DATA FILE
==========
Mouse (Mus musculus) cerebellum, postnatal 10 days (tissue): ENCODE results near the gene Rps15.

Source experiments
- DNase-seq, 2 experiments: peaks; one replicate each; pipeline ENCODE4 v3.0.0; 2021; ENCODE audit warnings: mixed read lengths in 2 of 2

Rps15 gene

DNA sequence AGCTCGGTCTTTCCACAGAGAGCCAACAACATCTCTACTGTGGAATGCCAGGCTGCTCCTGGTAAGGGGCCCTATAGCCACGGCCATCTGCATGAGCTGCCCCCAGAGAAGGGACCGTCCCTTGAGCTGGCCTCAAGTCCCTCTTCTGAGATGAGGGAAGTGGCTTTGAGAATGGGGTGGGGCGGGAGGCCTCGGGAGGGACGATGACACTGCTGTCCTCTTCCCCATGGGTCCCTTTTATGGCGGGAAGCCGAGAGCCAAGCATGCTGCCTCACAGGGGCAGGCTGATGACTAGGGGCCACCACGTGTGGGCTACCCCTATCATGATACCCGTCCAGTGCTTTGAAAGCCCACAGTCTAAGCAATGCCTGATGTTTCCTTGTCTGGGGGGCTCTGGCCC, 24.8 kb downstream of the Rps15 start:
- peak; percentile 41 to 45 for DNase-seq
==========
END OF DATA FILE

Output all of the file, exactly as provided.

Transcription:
Mouse (Mus musculus) cerebellum, postnatal 10 days (tissue): ENCODE results near the gene Rps15.

Source experiments
- DNase-seq, 2 experiments: peaks; one replicate each; pipeline ENCODE4 v3.0.0; 2021; ENCODE audit warnings: mixed read lengths in 2 of 2

Rps15 gene

DNA sequence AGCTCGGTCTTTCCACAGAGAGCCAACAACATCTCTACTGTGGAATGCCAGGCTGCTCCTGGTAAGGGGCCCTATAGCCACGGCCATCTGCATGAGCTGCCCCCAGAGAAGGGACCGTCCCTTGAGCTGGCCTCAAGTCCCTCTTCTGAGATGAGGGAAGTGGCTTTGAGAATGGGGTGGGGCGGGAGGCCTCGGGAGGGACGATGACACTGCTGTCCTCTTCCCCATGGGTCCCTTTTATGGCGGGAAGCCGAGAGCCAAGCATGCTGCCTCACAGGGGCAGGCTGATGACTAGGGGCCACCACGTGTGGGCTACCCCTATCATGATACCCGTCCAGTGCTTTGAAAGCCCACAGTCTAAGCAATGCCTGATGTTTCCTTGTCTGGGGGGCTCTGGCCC, 24.8 kb downstream of the Rps15 start:
- peak; percentile 41 to 45 for DNase-seq